Oklahoma lawmakers are doubling the daily pay of poll workers next year to help alleviate statewide shortages. (Photo by Janelle Stecklein/Oklahoma Voice)
OKLAHOMA CITY — Angela DeBose often hears the same question each time she asks people if they’d be interested in working the polls on election day.
What does it pay?
“I often get a giggle when I say, but at the end of last year, when I told them that we were being considered for a raise, I got some raised eyebrows, and I got some names on our list with telephone numbers to give them a call when it happened,” said DeBose, 67, of Forest Park.
Oklahoma lawmakers are banking that doubling the daily pay of the people who spend hours running polling locations will help alleviate the ongoing statewide struggles to find residents willing to work elections.
Starting July 1, 2024, poll worker pay will increase from $110 to $225 per day for election inspectors and from $100 to $200 per day for judges and clerks.
The raise is “desperately, desperately needed,” DeBose said.
When she began working as a precinct worker in 2018, DeBose did not know she’d be paid. She signed up because she wanted a behind-the-scenes look at Oklahoma’s elections.
She said the compensation was “a nice little token, but you couldn’t actually call this pay” given the time it takes to do the job. Workers must also stay on site the entire time the polls are open.
She said it takes qualified and dedicated people to work elections. They have to be willing to arrive at 6 a.m., remain on site until the last ballot is pulled out of the ballot box, stored away and secured. As an inspector, she then drives over to the county election board headquarters and sits in a four-mile line to drop off the ballots.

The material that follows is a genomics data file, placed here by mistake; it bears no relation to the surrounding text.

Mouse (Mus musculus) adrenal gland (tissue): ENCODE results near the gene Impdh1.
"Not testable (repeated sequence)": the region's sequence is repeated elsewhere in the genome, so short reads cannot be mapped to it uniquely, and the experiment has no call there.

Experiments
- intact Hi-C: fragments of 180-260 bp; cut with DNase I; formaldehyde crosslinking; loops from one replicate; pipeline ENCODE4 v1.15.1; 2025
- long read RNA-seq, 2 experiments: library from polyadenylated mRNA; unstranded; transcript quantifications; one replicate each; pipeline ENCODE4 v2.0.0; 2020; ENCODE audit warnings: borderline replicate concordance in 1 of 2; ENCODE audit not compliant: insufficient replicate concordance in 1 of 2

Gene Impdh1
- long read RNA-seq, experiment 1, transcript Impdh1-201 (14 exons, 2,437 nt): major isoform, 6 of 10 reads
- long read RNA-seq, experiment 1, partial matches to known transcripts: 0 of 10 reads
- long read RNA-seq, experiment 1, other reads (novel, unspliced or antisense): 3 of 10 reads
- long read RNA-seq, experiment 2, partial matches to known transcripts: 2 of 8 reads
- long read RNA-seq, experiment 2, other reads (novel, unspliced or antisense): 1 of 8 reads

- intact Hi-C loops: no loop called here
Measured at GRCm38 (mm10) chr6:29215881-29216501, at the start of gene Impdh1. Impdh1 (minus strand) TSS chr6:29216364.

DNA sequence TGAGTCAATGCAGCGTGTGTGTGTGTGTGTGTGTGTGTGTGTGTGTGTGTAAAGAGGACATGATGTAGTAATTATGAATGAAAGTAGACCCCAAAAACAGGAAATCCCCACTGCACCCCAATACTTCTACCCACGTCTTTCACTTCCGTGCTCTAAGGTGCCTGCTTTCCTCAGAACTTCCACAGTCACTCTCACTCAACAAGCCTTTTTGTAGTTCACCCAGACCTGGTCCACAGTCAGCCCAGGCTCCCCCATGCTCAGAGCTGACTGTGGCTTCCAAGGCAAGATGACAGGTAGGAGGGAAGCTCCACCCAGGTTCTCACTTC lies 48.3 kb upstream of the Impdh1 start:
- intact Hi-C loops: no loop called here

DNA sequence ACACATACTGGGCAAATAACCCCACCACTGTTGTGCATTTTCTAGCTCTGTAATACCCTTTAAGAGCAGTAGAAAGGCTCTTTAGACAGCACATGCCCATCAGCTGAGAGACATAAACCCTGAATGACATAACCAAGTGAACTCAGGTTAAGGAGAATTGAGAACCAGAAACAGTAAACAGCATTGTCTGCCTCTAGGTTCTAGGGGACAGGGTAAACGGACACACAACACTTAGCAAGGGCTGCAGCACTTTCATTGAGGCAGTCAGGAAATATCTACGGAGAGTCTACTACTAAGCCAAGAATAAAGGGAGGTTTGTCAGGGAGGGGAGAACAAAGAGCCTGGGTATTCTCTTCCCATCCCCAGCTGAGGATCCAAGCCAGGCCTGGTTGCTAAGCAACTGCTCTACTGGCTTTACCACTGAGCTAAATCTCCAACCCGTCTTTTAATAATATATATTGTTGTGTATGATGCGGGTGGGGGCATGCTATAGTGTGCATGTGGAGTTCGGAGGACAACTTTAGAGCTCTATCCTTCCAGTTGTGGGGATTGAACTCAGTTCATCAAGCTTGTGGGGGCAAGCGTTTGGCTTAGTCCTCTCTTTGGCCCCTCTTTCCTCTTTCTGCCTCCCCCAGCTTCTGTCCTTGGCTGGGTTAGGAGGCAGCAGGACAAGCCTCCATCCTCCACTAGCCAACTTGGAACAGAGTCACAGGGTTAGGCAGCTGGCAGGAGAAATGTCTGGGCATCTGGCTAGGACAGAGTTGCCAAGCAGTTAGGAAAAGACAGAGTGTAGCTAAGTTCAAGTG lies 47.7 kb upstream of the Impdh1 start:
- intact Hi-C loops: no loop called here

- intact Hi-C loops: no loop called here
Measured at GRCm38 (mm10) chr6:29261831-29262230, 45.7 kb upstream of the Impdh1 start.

“I think the raise is appropriate,” DeBose said. “I think it’s needed, and I think it would desperately be appreciated, but the main thing it’s going to do for us is it’s going to help us recruit.”
Rep. Jim Olsen, R-Roland, said lawmakers frequently hear how hard it is to attract poll workers. He said it’s hard to find workers because they’re only needed a couple of days a year, and they work really long days.
“The pay was pretty modest,” Olsen said. “And the thought was, we’ll raise the pay and hopefully keep the better ones that we have and get more people to do it.”
Senate Bill 290, which he co-authored, passed unanimously. Local, state and federal elections can’t happen without poll workers, Olsen said.
In Oklahoma, poll workers verify voter identification, distribute ballots and ensure election integrity.
“Poll workers help make sure that voters can cast their ballot and make their voice heard in a safe environment,” said Lynn Staggs, president of the League of Women Voters of Oklahoma. “They’re a vital component of safe and consistent voting.”
Doug Sanderson, Oklahoma County Election Board secretary, said pay raises are “always welcome.” He said poll workers last received a pay increase in 2020.
Oklahoma County’s Election Board runs elections for municipal, school district, state and federal races. Sanderson’s team needs to hire over 800 people to work the county’s largest elections. Oklahoma County has over 280 precincts. Each needs at least three workers.
“Everybody appreciates being paid more commensurate with their duties,” he said.
Poll workers spend around 16 hours working an election, Sanderson said. Oklahoma polls are open from 7 a.m. to 7 p.m., but workers spend a couple of hours beforehand getting ready. They have to arrive at the polls an hour earlier, and if anyone remains in line at closing, they have to stay until everyone waiting has voted.
“It’s a long day,” he said. “I think the money is appreciated. It certainly helps out, but frankly, most of them, I believe, are just doing it out of civic duty.”
Whenever Debbie Trammell would head the polls, she couldn’t help but notice the “Poll Workers Wanted” sign inside her precinct.
So when the 72-year-old Midwest City resident retired, she decided to sign up to help run elections in her local community. She’s been a poll worker since 2007.
She said the raises are a “wonderful thing.”
“For the time that we do, and the dedication we provide to work the elections, a little bit more money is nice,” Trammell said. “That means that they appreciate us.”
Editor’s note: This article is part of U.S. Democracy Day, a nationwide collaborative on Sept. 15, the International Day of Democracy, in which news organizations cover how democracy works and the threats it faces. To learn more, visit usdemocracyday.org.
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